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CIC makes it easier to access court records

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As reported by Abhinav Garg of TNN in timesofindia.indiatimes.com on 01 February 2009:

CIC makes it easier to access court records-Delhi-Cities-The Times of India


CIC makes it easier to access court records


NEW DELHI: In a ruling that promises to make it easier for litigants to access judicial files/records from courts, the Central Information Commission has made it clear that courts can't rebuff RTI pleas on the ground that the information asked should be asked for via Evidence Act. The Act requires a person to apply for "file inspection'' and leaves it to the discretion of courts to approve the plea. If allowed, a litigant is granted certified copies of a case document, having legal sanctity.


The Central Information Commission's ruling takes out this discretion of courts and says under RTI Act, court administration will have to provide the information demanded, unless it is exempted from disclosure under RTI itself.


With a section of Evidence Act overlapping with provisions of RTI the newer act Information Commissioner Shailesh Gandhi decided in favour of the information seeker, holding that the RTI Act will have an over-riding effect on any other law, in this case the Evidence Act, for instance, when there is an obligation on a public agency to disclose information. "If a public authority has a process of disclosing certain information which can also be accessed by a citizen using RTI, it is the citizen's right to decide which route he wishes to use. The existence of another method for accessing information can't be used to deny a citizen the right to information.. it is a citizen's right to use the most convenient and efficacious means available to him,'' Gandhi observed in a recent order, asking the PIO of Tis Hazari Courts in the Capital to supply information to one Vinay Kumar in 15 days time.


Kumar had moved CIC in appeal after his plea under RTI for judicial files from a particular court in Tis Hazari complex was shot down by court administration. A lawyer by profession, he had asked for copies of "suit files and suit disposal records'' of a judge from the period 26.2.93 to 31.3.93. The PIO declined Kumar's request saying he should apply under Evidence Act and ask for a certified copy from the copying agency, a reasoning upheld by the first appellate authority, forcing Kumar to approach CIC.


The PIO claimed before CIC that no information was "held'' by court yet maintained a copy of old record could be furnished only after court's permission, otherwise his disclosing would invite contempt action. But CIC countered, pointing out "there is no specific order of a court expressly forbidding the information from being published. PIO's plea it would constitute contempt of court is without any basis.''

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The full order of Hon'ble IC Shailesh Gandhi, referred to in the above news item, is attached to this post.


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    • crusader
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      I want to know that I have got information from Nagar nigam, Can I use it as an evidence in the court of law? What are the provisions related to that?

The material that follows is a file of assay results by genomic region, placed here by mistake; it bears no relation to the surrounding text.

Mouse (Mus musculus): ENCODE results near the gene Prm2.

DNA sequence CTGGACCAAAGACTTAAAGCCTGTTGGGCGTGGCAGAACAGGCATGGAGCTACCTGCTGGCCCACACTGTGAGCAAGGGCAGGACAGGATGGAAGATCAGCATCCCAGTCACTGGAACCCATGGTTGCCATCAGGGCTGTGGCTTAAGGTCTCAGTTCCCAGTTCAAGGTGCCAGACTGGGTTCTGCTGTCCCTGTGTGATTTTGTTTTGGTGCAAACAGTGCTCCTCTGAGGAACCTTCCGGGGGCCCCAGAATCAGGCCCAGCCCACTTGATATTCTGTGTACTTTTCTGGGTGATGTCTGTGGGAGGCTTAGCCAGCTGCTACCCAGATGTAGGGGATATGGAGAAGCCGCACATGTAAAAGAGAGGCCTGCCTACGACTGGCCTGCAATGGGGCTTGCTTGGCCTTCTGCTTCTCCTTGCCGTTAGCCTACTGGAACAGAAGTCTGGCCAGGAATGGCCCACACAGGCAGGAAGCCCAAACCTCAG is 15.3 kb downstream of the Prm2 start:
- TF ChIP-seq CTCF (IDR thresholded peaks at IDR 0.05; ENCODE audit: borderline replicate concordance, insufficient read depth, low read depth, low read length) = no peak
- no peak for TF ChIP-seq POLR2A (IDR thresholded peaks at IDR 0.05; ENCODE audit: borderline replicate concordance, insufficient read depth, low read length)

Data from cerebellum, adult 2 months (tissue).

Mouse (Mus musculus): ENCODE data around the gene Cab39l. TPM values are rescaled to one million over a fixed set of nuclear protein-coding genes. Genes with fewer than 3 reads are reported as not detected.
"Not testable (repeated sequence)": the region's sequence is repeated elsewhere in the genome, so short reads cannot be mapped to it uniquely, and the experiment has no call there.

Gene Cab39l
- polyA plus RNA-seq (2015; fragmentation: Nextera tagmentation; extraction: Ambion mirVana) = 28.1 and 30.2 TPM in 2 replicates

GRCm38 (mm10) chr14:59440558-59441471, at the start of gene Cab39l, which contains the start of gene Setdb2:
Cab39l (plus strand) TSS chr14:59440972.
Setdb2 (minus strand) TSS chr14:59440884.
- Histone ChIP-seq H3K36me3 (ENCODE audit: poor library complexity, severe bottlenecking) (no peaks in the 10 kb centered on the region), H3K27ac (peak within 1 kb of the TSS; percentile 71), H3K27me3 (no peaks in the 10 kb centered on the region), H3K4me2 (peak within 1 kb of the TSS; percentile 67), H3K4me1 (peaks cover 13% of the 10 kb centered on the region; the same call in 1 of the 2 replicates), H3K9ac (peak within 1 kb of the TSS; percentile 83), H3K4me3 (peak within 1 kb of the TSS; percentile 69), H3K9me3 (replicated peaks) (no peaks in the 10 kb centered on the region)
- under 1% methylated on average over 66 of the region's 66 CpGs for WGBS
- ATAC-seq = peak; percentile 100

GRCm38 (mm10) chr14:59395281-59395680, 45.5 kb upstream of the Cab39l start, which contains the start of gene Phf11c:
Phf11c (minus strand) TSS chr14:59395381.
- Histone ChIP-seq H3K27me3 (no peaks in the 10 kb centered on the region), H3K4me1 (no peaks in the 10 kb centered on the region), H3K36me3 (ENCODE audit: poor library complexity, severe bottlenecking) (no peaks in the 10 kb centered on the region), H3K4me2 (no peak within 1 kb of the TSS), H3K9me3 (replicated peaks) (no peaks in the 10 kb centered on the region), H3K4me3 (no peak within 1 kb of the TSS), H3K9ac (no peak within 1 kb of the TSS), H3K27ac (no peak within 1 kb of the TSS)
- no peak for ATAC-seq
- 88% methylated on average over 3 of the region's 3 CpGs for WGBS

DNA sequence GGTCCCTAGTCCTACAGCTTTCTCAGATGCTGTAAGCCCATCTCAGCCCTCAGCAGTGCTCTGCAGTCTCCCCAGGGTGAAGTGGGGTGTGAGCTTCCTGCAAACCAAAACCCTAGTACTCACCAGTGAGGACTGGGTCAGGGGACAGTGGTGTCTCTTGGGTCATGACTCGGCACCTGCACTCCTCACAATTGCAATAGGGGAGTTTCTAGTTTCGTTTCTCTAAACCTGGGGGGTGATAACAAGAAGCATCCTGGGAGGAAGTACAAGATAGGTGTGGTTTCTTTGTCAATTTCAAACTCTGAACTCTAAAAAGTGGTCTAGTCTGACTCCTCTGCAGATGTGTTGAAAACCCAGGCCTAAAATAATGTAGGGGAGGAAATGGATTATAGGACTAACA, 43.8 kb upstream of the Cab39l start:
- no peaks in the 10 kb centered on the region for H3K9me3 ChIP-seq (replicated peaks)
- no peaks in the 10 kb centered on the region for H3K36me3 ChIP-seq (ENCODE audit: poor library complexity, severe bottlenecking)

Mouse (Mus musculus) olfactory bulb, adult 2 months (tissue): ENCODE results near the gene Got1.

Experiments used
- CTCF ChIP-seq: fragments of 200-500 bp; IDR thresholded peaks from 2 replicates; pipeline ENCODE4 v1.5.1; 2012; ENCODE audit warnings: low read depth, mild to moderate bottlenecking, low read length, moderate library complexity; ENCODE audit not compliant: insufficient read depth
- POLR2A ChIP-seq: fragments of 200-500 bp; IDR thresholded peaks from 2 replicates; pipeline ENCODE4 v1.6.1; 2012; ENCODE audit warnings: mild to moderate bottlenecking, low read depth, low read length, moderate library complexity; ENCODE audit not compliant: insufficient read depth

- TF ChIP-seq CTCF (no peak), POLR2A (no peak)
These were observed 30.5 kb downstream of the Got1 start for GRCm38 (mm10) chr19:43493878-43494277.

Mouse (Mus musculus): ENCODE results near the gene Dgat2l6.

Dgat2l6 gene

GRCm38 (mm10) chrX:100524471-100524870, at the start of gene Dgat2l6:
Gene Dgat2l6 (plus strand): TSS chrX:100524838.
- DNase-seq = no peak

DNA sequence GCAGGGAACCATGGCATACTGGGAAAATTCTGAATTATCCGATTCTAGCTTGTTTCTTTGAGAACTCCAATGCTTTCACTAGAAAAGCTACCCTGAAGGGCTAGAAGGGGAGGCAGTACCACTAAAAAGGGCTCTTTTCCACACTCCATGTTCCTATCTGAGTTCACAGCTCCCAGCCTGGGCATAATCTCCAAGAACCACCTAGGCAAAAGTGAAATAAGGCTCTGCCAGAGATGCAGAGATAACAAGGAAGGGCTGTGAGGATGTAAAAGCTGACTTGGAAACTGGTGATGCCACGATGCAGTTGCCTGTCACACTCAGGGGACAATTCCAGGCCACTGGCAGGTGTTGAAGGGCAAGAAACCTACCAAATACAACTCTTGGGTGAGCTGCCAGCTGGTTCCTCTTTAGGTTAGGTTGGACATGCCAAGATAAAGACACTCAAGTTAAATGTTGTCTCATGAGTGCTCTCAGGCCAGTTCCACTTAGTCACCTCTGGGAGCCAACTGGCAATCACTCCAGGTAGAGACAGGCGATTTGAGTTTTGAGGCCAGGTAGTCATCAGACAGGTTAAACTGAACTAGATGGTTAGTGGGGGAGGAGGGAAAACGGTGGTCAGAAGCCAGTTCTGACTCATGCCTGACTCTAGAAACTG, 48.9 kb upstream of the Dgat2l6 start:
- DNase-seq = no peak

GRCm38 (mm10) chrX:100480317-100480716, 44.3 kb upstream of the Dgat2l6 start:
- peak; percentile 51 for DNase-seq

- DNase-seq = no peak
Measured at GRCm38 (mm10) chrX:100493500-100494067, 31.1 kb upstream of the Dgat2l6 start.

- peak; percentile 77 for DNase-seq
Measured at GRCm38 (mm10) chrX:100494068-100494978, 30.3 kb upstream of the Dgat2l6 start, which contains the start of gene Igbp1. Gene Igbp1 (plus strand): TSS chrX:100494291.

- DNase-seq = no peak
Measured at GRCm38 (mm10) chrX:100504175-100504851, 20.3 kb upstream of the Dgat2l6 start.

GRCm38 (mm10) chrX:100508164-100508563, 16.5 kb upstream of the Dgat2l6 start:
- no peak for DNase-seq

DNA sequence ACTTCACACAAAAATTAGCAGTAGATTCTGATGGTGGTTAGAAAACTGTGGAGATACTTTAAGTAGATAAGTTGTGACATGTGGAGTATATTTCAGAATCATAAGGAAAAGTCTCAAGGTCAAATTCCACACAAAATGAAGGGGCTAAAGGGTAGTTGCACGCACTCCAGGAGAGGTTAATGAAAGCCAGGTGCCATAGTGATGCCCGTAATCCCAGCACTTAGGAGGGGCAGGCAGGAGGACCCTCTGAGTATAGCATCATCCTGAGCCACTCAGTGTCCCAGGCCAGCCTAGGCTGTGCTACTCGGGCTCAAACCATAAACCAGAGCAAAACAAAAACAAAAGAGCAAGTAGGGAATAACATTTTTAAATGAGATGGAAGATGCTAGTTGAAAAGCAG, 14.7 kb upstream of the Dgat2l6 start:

• Shrawan
      By Shrawan
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      Decision No.292/IC(A)/2006
      F. No.CIC/MA/A/2006/00588


      Dated, the 21st September, 2006


      Name of the Appellant : Sh. Sharabh Dubey, 11/7 Civil Lines, Kanpur –208 001. (U.P.)
      Name of the Public Authority: The British India Corporation Limited, 14/136 Civil Lines, P.B. 77, Kanpur-208 001.
      Facts of the Case:

      The appellant is an employee of the respondent. He was transferred to another Unit of the company. The office order was challenged by him in the Court, which adjudicated on the matter. Subsequently, he has filed a few more petitions on service related matters in the Court. In this backdrop, he has sought documents relating to the legal opinion obtained by the respondent, file notings by the senior officials on the issue of transfer, letters/correspondence with other officials, etc.
      The CPIO has denied the information and sought exemption u/s 8(1)(d) & (g) of the Act.
      The case was heard on 12.9.06. The appellant could not be present. The CPIO and the appellate authority were present. In the course of hearing, the CPIO showed a copy of the petition filed by the appellant in the Court, whic hcontained almost all the documents asked for by him. The CPIO contended that the documents asked for by the appellant relate to the various petitions filed by him in the Court. He, therefore, pleaded that the disclosure of the documents might adversely affect the disputed cases. Hence, the relevant documents are treated as confidential.
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      There is a dispute between the appellant and the company on service matters, including transfer of the appellant to another unit. The matter is pending before the Court for adjudication. There is every possibility that the appellant would get opportunity for his effective defense. The information sought is in the interest of the seeker. And, as such, there is no overriding public interest, u/s 8(1)(j) of the Act, for disclosure of the information.
      The appeal is therefore dismissed.

      (Prof. M.M. Ansari)
      Information Commissioner


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